Alexis Goldstein, director of financial policy at Open Markets Institute, from left, Dante Disparte, chief strategy officer and head of global policy at Circle, and Jai Massari, partner at Davis Polk & Wardwell LLP, participate in a Senate Banking, Housing, and Urban Affairs Committee hearing in Washington, D.C., U.S., on Tuesday, Dec. 14, 2021. The hearing is titled "Stablecoins: How Do They Work, How Are They Used, and What Are Their Risks?' Photographer: Sarah Silbiger/Bloomberg via Getty Images
Unsurprisingly, decentralized finance has also gotten the attention of lawmakers and regulators, who are concerned about the lack of regulation in the space. In particular, they have started looking into the use of stablecoins — cryptocurrencies that are pegged to the price of an underlying asset, in most cases a fiat currency like the U.S. dollar — which are themselves still unregulated. 
What regulators ultimately do about these concerns could fundamentally alter prospects for the defi space, but for the moment, it's growing at a breakneck pace.  

New Ways to Pay 

Even as defi remains on the margins of economic life, other financial startups outside of the crypto world are shaking up how customers pay for things. 
Hot off the more intensive COVID restrictions of 2020, contactless and digital payments continue to penetrate the retail sector. But more unique to 2021 was the rapid rise of deferred payment platforms, also known as "buy now, pay later" (BNPL).
Companies such as Affirm, Klarna, Uplift, and Splitit offer customers the chance to pay for items in multiple installments at no interest and few barriers to access. 
An advertisement for the Klarna Buy Now Pay Later app is visible in Broadway Plaza shopping center in Walnut Creek, California, November 24, 2021. (Photo by Smith Collection/Gado/Getty Images)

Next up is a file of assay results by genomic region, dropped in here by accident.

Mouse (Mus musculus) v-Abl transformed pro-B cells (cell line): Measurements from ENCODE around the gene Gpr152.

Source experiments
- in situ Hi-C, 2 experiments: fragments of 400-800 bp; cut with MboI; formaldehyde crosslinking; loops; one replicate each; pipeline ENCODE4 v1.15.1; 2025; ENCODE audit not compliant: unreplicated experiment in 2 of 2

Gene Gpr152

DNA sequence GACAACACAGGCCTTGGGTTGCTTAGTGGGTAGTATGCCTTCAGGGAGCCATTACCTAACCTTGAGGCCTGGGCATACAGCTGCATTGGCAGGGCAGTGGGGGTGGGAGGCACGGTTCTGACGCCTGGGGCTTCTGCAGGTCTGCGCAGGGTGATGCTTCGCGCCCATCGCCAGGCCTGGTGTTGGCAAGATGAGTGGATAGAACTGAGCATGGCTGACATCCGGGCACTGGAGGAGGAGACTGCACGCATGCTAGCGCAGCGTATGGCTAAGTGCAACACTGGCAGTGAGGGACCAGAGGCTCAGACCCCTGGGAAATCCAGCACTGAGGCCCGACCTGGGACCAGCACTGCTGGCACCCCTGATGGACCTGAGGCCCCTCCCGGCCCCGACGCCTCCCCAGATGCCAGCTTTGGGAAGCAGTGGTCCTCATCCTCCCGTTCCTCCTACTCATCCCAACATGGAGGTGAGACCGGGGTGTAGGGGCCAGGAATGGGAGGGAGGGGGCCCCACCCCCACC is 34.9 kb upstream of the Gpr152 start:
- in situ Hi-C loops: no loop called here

These apps have proliferated across retailers — particularly e-commerce sites — throughout the year. Even Amazon now allows customers to use these services. 
While the industry has found itself recently under some regulatory scrutiny,  with a focus on the potential risks to consumers, the model only appears to be expanding. 

MMT Has Its Moment 

A million years ago, when Biden's infrastructure package was the latest mega-bill grabbing headlines out of Washington, DC, an interesting discussion swirled around how the new administration planned to pay for it. 
As lawmakers debated new taxes, others noted something that had become increasingly apparent to a growing number of economists: government spending really didn't depend on tax revenues anymore. For years, the federal government has effectively funded itself with Treasury bonds, and when the Federal Reserve started buying these bonds in bulk after The Great Recession, it became even more clear that the old model of tax-and-spend was long outdated. 
Growing awareness of this new state of affairs gave credence to what's called "modern monetary theory" in academic circles. This is the idea that governments that have monetary sovereignty (i.e. the ability to print their own currency) can effectively spend whatever they want regardless of tax revenues. 
According to this theory, the main purpose of taxation then is to control inflation, which is the only real curb on government spending. With the pandemic leading to a massive increase in federal spending, the theory had serious appeal to those who wanted to see the U.S. shed its old hang-ups about going over budget. 
While the Biden administration ultimately didn't embrace the theory publicly — and did, on paper at least, find funding sources for the bipartisan infrastructure package that eventually passed — MMT has become a regular part of the discourse around public spending, with a growing number of progressive Democrats invoking the theory to justify a more active federal government. 
With that particular economic insight now out of the bag, it's unlikely to go away anytime soon, as fundamental questions about public spending, debt, and inflation loom larger than ever.